Shadow Lodge

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Quote:
Now we are taking the discussion to sillyness.

Only just now? Where have you been for the last ten pages?

Sovereign Court RPG Superstar 2009 Top 32, 2010 Top 8

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I see 700+ posts saying this should be a topic of Ultimate Campaign.

Liberty's Edge

Pathfinder Companion Subscriber; Pathfinder Roleplaying Game Superscriber

@ciretose
Citing someone is not arguing with him. Your post was relevant to what I was saying.

@Alitan
Maybe you should look the rules about witches and oracles. They aren't constrained in any way by their patrons or mysteries.
There is nothing like a ex-witch or ex-oracle.

Alitan wrote:

And one further note: AM Grognard; end of "adventure"=/=end of "adventure path." Using old terminology, when an adventure was a single module (if purchased) or similar scope of event (if homebrewed).

End of an adventure includes the end of an adventure path. Sure, you can be playing something that end within a few session, but we are speaking of rules that will work for all campaign. A lot of campaigns have a story with interlocking events where a side quest will break the story.

A AP is a good example of that so I use them, but you can have that situation in a homebrew too.

ciretose wrote:
I am not saying your idea is bad, I am saying I don't see how it could be implemented with any kind of standarization.

Exactly my point, but evidently for Alitan was simpler to avoid addressing it and instead diverting it to something different.


ciretose wrote:

Implementing the side quest as anything more than a house rule is going to create to much complexity. I think it could be a great story hook, but I don't think it is plug and play.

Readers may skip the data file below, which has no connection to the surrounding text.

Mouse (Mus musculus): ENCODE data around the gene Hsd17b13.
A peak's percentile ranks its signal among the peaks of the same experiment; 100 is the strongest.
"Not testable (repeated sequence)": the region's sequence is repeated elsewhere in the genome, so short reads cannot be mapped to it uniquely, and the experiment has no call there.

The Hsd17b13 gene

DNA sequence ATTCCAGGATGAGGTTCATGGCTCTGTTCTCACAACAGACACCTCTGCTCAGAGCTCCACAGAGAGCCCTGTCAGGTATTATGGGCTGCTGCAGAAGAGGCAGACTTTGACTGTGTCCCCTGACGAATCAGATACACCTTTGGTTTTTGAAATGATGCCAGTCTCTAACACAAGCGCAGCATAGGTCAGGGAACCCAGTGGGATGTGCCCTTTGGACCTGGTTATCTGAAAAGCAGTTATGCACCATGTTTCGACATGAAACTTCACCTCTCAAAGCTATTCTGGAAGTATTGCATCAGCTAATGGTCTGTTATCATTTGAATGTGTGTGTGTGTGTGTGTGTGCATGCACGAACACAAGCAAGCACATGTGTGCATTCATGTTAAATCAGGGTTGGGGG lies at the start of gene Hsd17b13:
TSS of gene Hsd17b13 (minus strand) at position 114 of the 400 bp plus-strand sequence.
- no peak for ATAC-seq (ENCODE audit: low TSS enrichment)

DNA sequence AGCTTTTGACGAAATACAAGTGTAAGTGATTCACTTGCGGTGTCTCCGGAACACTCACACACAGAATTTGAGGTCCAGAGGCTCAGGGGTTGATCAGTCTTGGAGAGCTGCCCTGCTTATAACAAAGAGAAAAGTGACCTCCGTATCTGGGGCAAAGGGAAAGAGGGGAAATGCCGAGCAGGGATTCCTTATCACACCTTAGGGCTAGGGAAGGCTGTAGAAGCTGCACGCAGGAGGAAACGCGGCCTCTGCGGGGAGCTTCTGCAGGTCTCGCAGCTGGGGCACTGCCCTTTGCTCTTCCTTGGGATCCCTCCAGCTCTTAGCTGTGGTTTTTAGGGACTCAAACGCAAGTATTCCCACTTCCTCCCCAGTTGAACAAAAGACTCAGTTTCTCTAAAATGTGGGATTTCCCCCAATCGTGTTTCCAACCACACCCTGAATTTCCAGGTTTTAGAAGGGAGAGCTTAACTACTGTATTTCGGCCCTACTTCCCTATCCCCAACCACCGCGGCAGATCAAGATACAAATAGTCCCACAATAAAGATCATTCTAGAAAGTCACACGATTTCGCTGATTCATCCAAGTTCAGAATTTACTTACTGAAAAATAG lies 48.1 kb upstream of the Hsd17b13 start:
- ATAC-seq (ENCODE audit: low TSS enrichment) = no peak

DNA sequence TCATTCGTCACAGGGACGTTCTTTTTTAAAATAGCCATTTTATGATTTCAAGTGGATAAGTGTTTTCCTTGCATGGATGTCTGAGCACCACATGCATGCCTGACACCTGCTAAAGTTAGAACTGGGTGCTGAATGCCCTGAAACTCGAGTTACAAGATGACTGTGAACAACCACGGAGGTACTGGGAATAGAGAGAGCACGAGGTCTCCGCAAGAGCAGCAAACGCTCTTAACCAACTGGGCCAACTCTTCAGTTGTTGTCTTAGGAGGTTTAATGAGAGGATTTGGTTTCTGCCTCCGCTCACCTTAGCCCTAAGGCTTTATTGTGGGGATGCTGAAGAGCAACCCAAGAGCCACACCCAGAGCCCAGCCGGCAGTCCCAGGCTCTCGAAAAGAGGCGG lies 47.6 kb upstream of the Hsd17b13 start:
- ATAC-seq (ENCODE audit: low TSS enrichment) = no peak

It isn't a bad idea, I'm just not sure it can be part of a system without major issues.

It really doesn't add any complexity. It's just adding a little bit of unknown into the game and requiring the players to engage in the story to activate an ability. But since the point of the game is to engage in the story, there really shouldn't be a problem with that.

As a GM, I love rules like this. It means the story gets pushed in unexpected directions, or new layers get added and I get to be surprised and enjoy the twists and turns right along side my players.

It's far less complex than say magic item creation.

Liberty's Edge

Pathfinder Companion Subscriber; Pathfinder Roleplaying Game Superscriber

@Tacticslion

Side quest is extremely different from "there are other stories in teh world", especially if the side quests become mandatory.

In Golarion you don't have to deal with the Pharasma to raise a dead person. You can reincarnate/raise dead/resurrect a person only if s/he hasn't been judged by Pharasma.
After Pharasma judgement you can't use those spells and getting someone back is totally another matter (and again, you don't have to deal with Pharasma unless the final destination of that soul is her domain).

Tacticslion wrote: